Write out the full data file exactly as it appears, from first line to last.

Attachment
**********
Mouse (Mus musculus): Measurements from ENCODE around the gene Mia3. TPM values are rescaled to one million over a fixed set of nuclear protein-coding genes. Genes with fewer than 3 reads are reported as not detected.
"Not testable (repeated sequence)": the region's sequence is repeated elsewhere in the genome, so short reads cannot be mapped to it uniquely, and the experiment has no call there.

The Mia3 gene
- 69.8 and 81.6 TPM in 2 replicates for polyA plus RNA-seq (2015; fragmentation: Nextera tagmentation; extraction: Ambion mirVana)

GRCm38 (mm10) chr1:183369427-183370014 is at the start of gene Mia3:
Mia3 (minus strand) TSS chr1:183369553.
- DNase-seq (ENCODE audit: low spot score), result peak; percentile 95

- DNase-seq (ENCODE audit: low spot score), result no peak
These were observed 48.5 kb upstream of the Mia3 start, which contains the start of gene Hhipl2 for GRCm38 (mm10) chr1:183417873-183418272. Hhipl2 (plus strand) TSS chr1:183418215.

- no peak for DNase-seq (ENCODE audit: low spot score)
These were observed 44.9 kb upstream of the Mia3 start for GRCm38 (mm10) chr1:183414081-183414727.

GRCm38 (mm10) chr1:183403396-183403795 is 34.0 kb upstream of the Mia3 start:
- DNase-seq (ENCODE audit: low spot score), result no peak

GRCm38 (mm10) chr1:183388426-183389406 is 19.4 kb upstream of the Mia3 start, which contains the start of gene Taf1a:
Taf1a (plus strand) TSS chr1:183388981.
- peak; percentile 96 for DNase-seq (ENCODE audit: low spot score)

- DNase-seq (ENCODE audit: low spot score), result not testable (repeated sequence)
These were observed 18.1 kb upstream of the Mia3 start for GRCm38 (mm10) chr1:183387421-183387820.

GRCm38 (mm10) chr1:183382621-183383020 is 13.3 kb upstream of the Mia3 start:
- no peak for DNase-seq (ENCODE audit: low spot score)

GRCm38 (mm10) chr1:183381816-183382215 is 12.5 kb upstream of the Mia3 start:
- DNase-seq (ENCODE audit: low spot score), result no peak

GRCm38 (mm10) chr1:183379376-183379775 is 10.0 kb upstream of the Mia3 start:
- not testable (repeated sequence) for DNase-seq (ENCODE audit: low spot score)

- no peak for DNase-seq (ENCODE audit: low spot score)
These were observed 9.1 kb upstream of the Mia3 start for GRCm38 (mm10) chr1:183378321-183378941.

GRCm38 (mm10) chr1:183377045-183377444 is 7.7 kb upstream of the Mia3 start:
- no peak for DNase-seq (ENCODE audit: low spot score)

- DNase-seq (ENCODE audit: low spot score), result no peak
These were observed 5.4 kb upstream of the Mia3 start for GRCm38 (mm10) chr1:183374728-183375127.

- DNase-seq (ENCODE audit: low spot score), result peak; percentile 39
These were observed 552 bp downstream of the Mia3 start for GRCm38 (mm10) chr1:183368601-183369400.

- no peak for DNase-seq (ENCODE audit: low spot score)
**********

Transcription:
Mouse (Mus musculus): Measurements from ENCODE around the gene Mia3. TPM values are rescaled to one million over a fixed set of nuclear protein-coding genes. Genes with fewer than 3 reads are reported as not detected.
"Not testable (repeated sequence)": the region's sequence is repeated elsewhere in the genome, so short reads cannot be mapped to it uniquely, and the experiment has no call there.

The Mia3 gene
- 69.8 and 81.6 TPM in 2 replicates for polyA plus RNA-seq (2015; fragmentation: Nextera tagmentation; extraction: Ambion mirVana)

GRCm38 (mm10) chr1:183369427-183370014 is at the start of gene Mia3:
Mia3 (minus strand) TSS chr1:183369553.
- DNase-seq (ENCODE audit: low spot score), result peak; percentile 95

- DNase-seq (ENCODE audit: low spot score), result no peak
These were observed 48.5 kb upstream of the Mia3 start, which contains the start of gene Hhipl2 for GRCm38 (mm10) chr1:183417873-183418272. Hhipl2 (plus strand) TSS chr1:183418215.

- no peak for DNase-seq (ENCODE audit: low spot score)
These were observed 44.9 kb upstream of the Mia3 start for GRCm38 (mm10) chr1:183414081-183414727.

GRCm38 (mm10) chr1:183403396-183403795 is 34.0 kb upstream of the Mia3 start:
- DNase-seq (ENCODE audit: low spot score), result no peak

GRCm38 (mm10) chr1:183388426-183389406 is 19.4 kb upstream of the Mia3 start, which contains the start of gene Taf1a:
Taf1a (plus strand) TSS chr1:183388981.
- peak; percentile 96 for DNase-seq (ENCODE audit: low spot score)

- DNase-seq (ENCODE audit: low spot score), result not testable (repeated sequence)
These were observed 18.1 kb upstream of the Mia3 start for GRCm38 (mm10) chr1:183387421-183387820.

GRCm38 (mm10) chr1:183382621-183383020 is 13.3 kb upstream of the Mia3 start:
- no peak for DNase-seq (ENCODE audit: low spot score)

GRCm38 (mm10) chr1:183381816-183382215 is 12.5 kb upstream of the Mia3 start:
- DNase-seq (ENCODE audit: low spot score), result no peak

GRCm38 (mm10) chr1:183379376-183379775 is 10.0 kb upstream of the Mia3 start:
- not testable (repeated sequence) for DNase-seq (ENCODE audit: low spot score)

- no peak for DNase-seq (ENCODE audit: low spot score)
These were observed 9.1 kb upstream of the Mia3 start for GRCm38 (mm10) chr1:183378321-183378941.

GRCm38 (mm10) chr1:183377045-183377444 is 7.7 kb upstream of the Mia3 start:
- no peak for DNase-seq (ENCODE audit: low spot score)

- DNase-seq (ENCODE audit: low spot score), result no peak
These were observed 5.4 kb upstream of the Mia3 start for GRCm38 (mm10) chr1:183374728-183375127.

- DNase-seq (ENCODE audit: low spot score), result peak; percentile 39
These were observed 552 bp downstream of the Mia3 start for GRCm38 (mm10) chr1:183368601-183369400.

- no peak for DNase-seq (ENCODE audit: low spot score)